What is DMARC?
Emails are the most common form of communication within business today. In 2020, Statistica estimated that roughly 306.4 billion emails were sent every single day (https://www.statista.com/statistics/456500/daily-number-of-e-mails-worldwide/). Companies must ensure that their email security is safe and secure from spam, spoof emails, and phishing attacks with so many emails and so much information. In this article, we’ll discuss one method of keeping your company emails secure: DMARC.
What is DMARC and how does it work?
DMARC is an abbreviation for Domain-based Message Authentication, Reporting, and Conformance. DMARC is a ‘technical standard’ that works to protect senders and recipients from annoying or potentially harmful emails. Using DMARC, companies can define a setlist of email authentication requirements. This information will be used within mail servers on how to enforce these regulations. This policy can also regularly provide information on the emails that don’t make it through the system so that you can decide whether or not to update the DMARC or update settings if spoof emails are getting through the system.
What is DMARC used for?
With so many emails sent and delivered day in, it is an accessible channel for hackers to access. With potentially sensitive information being shared between employees and clients, it is vitally important that companies do everything they can to prevent malicious attacks from occurring.
Companies use DMARC to provide a full insight into email channels and prevent hackers from sending fake emails or phishing emails that could potentially harm their organisation.
If you are looking for ultimate email security for your business, DMARC is an excellent option for you.
What is DMARC in email security?
The main goal with DMARC is to prevent email spoofing. Email spoofing is a form of a phishing attack, which is where hackers try to trick individuals into believing that the email has come from a person or organisation that they can trust. Although these spoofing attacks are occasionally easy to spot, hackers are getting more advanced and will do everything they can to trick the user. For example, many hackers will fake professional headers and other items which, at first glance, look to be authentic. If the user believes that the email is real, they may unwittingly give out private information, click on malicious links or accidentally install malware onto their device.
DMARC helps to ensure that only legitimate emails get sent to recipients, therefore reducing the risk of spoof emails getting through.
How does a DMARC record work?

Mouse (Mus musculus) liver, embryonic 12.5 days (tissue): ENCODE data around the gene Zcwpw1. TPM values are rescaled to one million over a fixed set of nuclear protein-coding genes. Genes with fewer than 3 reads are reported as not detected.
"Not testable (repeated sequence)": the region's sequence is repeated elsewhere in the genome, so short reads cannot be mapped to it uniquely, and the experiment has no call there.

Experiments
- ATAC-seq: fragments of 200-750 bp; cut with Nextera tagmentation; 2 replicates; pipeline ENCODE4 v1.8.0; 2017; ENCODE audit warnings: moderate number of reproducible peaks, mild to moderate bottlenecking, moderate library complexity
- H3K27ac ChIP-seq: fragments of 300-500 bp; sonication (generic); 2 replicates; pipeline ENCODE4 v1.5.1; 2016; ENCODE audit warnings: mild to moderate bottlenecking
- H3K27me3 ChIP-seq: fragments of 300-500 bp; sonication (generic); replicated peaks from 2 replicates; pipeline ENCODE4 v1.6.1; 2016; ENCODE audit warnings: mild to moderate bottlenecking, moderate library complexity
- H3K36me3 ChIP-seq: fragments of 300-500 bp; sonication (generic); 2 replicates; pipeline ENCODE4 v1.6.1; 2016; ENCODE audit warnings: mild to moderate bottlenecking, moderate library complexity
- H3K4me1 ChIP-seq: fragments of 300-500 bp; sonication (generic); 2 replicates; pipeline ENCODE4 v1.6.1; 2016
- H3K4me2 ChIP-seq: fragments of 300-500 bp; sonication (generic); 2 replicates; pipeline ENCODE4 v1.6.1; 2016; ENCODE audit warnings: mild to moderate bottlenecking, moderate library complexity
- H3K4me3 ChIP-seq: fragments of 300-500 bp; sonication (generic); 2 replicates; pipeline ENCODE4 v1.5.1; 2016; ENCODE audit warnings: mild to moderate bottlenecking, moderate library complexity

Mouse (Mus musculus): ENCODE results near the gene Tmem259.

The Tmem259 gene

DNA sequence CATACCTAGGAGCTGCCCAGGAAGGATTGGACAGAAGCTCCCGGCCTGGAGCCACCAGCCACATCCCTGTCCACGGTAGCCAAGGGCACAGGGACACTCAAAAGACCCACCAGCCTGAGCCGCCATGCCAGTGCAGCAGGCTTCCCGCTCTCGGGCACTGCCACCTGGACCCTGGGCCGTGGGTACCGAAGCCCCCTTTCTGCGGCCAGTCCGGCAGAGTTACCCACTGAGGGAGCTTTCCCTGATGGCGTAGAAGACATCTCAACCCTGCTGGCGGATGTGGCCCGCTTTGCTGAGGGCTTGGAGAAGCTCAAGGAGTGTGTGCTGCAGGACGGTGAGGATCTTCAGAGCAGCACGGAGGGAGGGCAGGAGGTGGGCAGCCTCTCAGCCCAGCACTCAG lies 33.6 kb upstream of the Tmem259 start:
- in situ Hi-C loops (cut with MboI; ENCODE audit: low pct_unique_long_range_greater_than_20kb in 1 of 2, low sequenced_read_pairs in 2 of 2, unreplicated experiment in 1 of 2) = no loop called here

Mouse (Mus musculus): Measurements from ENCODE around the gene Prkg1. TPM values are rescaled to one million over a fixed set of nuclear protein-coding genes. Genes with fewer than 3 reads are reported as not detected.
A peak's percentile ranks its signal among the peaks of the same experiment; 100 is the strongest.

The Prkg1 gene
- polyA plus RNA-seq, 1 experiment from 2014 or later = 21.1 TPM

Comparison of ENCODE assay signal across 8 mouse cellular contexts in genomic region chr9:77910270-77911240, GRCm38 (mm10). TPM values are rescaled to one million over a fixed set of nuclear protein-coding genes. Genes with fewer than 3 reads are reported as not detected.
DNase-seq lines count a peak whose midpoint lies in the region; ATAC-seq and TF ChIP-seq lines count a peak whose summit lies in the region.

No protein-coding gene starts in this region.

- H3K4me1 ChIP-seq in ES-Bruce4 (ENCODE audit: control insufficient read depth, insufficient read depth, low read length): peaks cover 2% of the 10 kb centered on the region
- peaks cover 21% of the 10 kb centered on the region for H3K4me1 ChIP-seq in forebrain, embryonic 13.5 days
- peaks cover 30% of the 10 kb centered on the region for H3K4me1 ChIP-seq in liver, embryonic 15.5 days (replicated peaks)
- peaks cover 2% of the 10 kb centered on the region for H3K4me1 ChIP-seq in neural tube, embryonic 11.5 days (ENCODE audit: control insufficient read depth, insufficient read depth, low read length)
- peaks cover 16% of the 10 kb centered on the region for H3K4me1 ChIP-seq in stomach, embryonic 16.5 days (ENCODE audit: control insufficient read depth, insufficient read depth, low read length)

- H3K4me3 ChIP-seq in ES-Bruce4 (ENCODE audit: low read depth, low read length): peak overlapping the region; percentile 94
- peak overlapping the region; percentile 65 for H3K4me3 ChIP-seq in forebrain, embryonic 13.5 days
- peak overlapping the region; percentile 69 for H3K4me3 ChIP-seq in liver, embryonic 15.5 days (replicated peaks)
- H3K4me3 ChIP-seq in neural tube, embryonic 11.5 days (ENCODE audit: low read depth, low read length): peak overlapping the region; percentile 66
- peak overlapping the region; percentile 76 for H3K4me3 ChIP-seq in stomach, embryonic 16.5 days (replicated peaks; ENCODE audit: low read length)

SPF (sender policy framework) is a form of email authentication that defines a process that has been sent from a server that has already been validated, which detects spam. DKIM (DomainKeys Identified Mail) allows organisations to claim responsibility for an email so that the receiver can check over. DMARC records specify how to handle emails that have not been authenticated using SPF and DKIM.
Depending on the DMARC set-up, three scenarios can happen. Firstly, the server can send the emails as they would be without any DMARC validation. If emails cannot be verified in this way, the DMARC record will detail how they should be handled.
If the DMARC suspects that the email might be dodgy but cannot be sure, it will be ‘quarantined’, which usually means that it will be sent to a spam folder where it can be checked manually. Finally, if the email does not pass the DMARC’s testing, it will be rejected outright.
The two types of DMARC reports are aggregate reports and forensic reports. Aggregate reports provide an overview of data about emails that have been sent from a particular domain. On the other hand, forensic reports are detailed and individual reports of emails that have failed the DMARC authentication process. This can help organisations to ensure that the DMARC is working correctly and that no authentic emails have been filtered out. It will also give organisations a chance to troubleshoot the DMARC and identify the malicious sites and email senders.
What are the benefits of DMARC?
Here are some of the most beneficial reasons why an organisation should consider implementing DMARC.
Security: this is, undoubtedly, the most important reason why an organisation should consider implementing DMARC. It helps ensure that employees won’t accidentally click on a phishing attack and helps build a safer email community.
It will ensure your reputation: phishing attacks can be incredibly damaging to companies. Not only can phishing attacks leak vulnerable information about your business and your clients, but they can also cost a huge amount of money to fix. If this occurs in your business, it could destroy your reputation as a reliable company, which is why DMARC is so important for any business.